Creative Collective is a blog series where I interview my favorite creatives.
What led you to what you are doing now? Can you share a little bit about your creative journey?
Being the kid that "can draw well" was always a central pillar of my identity growing up. When I was young, I was (still am) pretty introverted. Being good at art was the one thing that made me feel confident and seen by others so I think because of that, I always just stuck with it. This led me to go to art school – I did a bachelor and a master in visual arts at Concordia (MTL, Canada) and UBC ( Vancouver, Canada) - During that time I experimented a lot with different mediums and mainly made installations and sculptures. At the time, I think I was just so sure that I had found my vocation, I was pretty naive and didn't even think about what I would do once graduating or how I would eventually make a living. Like a lot of people, after art school I had to find ways to pay my bills while still maintaining my practice. I found myself working a lot of odd art admins jobs that paid really bad. I also did some freelance graphic design on the side to make a means-end. Within a couple years, I had been slowly falling off of making art and became pretty delusioned with the art world in general. Around that time, I decided to try a ceramic class to get back to working with my hands. It was totally out of the blue..but I fell in love instantly and just became very quickly obsessed with it. Since that, things have just snowballed. I think I am fundamentally someone who likes making things...and I think I just like that as a ceramicist I can make functional objects without the pressure of having to think about a meaningful concept behind it.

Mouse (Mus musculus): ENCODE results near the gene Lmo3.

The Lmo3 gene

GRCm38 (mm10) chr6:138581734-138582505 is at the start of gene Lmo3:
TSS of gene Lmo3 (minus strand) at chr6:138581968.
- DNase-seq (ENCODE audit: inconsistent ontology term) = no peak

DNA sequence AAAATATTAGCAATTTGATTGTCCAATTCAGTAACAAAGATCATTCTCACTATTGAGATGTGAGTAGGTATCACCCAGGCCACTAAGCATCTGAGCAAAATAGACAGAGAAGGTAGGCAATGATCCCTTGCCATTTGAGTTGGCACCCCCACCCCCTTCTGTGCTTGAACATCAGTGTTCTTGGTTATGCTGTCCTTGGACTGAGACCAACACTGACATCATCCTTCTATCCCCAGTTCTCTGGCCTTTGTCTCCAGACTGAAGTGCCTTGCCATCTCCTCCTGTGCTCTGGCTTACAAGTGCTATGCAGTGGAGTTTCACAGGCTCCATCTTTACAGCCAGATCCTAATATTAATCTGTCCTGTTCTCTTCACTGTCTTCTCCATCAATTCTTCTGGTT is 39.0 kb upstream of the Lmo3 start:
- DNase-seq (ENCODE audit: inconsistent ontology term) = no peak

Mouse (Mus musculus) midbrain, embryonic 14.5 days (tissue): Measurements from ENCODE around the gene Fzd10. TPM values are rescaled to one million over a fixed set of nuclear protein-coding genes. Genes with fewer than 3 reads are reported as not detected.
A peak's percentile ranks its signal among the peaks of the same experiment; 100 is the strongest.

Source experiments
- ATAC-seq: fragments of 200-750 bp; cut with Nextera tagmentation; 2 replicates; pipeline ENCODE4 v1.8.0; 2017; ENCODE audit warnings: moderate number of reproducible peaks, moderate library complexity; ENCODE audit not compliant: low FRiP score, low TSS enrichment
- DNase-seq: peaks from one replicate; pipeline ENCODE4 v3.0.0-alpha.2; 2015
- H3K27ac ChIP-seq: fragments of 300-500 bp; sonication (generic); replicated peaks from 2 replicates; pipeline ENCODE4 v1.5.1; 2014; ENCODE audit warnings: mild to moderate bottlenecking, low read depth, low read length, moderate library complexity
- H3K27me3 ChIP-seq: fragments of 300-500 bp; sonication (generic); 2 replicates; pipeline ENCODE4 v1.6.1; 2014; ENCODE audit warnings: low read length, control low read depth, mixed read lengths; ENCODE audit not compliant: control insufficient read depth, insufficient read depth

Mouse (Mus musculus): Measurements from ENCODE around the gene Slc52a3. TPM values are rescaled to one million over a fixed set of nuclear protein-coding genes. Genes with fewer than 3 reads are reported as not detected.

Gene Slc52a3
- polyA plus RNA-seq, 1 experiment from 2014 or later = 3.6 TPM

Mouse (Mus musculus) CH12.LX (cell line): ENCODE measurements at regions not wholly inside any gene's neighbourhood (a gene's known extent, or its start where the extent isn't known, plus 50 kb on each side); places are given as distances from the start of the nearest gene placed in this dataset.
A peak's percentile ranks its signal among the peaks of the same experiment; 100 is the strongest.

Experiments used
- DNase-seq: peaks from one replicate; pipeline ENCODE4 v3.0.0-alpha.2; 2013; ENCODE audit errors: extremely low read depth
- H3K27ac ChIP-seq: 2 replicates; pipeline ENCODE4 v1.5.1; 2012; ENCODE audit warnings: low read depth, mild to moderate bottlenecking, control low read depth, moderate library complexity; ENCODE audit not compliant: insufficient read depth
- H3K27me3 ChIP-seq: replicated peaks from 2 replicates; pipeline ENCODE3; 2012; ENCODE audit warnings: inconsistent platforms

What's your favorite part about what you do?
I always had an affinity for mediums that are heavily process based. I love the slow transformative nature of ceramics. There are so many steps to arrive at the final product and I think I just love how involved it is and how easily I can get lost in the task at hands. It makes me feel very connected to the present moment.
What about the most challenging part?
Lol. Everything. So many things can go wrong with ceramics because of how involved the process is. It's what I love about what I do, but it is also what drives me crazy sometimes. I had many instances when I opened a kiln to find weeks of hard work ruined at the last possible step by something I could not control or could not have predicted...or also sometimes because I got a bit too confident and made a careless mistake. I definitely had to learn to manage my expectations the hard way.
What are you currently working on & how can we get involved?
2020 has been so strange and such a logistical nightmare! I normally pride myself on being very organized but for the first time since starting my business, I am behind with work. Mainly because of so many things being delayed or postponed by the lockdown. Right now is the busy season for wholesale orders, so I am mostly trying to get my stockists sorted for the beginning of the holiday season. I also have been building my own stock slowly for my own online shop for a while. I am hoping to re-launch the new site and a shop before the end of the year if everything goes to plan.
What advice would you give to anyone that is starting out?
I think it may be the most obvious advice, but you really need to love what you do. You have to love it enough to not count the hours you are putting in.
What's next for your business?
The next step is to launch the online shop. I am sure this will keep me busy for a while! I also would love to eventually take time off from my intense production schedule and develop new products. I have lots of ideas for larger objects and would love to experiment with making furniture and more sculptural objects.